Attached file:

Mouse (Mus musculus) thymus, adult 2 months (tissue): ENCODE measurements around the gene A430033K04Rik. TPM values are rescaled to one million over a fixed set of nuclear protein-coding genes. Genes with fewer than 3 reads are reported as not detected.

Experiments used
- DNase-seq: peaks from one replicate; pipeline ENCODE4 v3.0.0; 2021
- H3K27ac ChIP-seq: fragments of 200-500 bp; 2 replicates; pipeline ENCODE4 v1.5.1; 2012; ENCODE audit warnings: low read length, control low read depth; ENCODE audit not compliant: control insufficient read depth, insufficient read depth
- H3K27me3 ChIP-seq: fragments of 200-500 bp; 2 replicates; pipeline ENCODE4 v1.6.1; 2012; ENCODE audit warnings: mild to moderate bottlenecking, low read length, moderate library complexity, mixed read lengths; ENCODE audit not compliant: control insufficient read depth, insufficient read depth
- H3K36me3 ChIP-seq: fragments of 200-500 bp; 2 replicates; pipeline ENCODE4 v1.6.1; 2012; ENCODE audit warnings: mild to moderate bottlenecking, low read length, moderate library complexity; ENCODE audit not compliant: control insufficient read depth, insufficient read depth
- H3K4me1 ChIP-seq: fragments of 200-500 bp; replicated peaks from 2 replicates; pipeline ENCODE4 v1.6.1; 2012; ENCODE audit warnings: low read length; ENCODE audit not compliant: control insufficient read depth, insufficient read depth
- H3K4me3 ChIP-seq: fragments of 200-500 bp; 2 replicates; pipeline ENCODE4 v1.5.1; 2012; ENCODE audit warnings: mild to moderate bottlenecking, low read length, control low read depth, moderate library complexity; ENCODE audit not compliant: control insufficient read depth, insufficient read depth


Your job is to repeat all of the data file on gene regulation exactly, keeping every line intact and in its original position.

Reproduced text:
Mouse (Mus musculus) thymus, adult 2 months (tissue): ENCODE measurements around the gene A430033K04Rik. TPM values are rescaled to one million over a fixed set of nuclear protein-coding genes. Genes with fewer than 3 reads are reported as not detected.

Experiments used
- DNase-seq: peaks from one replicate; pipeline ENCODE4 v3.0.0; 2021
- H3K27ac ChIP-seq: fragments of 200-500 bp; 2 replicates; pipeline ENCODE4 v1.5.1; 2012; ENCODE audit warnings: low read length, control low read depth; ENCODE audit not compliant: control insufficient read depth, insufficient read depth
- H3K27me3 ChIP-seq: fragments of 200-500 bp; 2 replicates; pipeline ENCODE4 v1.6.1; 2012; ENCODE audit warnings: mild to moderate bottlenecking, low read length, moderate library complexity, mixed read lengths; ENCODE audit not compliant: control insufficient read depth, insufficient read depth
- H3K36me3 ChIP-seq: fragments of 200-500 bp; 2 replicates; pipeline ENCODE4 v1.6.1; 2012; ENCODE audit warnings: mild to moderate bottlenecking, low read length, moderate library complexity; ENCODE audit not compliant: control insufficient read depth, insufficient read depth
- H3K4me1 ChIP-seq: fragments of 200-500 bp; replicated peaks from 2 replicates; pipeline ENCODE4 v1.6.1; 2012; ENCODE audit warnings: low read length; ENCODE audit not compliant: control insufficient read depth, insufficient read depth
- H3K4me3 ChIP-seq: fragments of 200-500 bp; 2 replicates; pipeline ENCODE4 v1.5.1; 2012; ENCODE audit warnings: mild to moderate bottlenecking, low read length, control low read depth, moderate library complexity; ENCODE audit not compliant: control insufficient read depth, insufficient read depth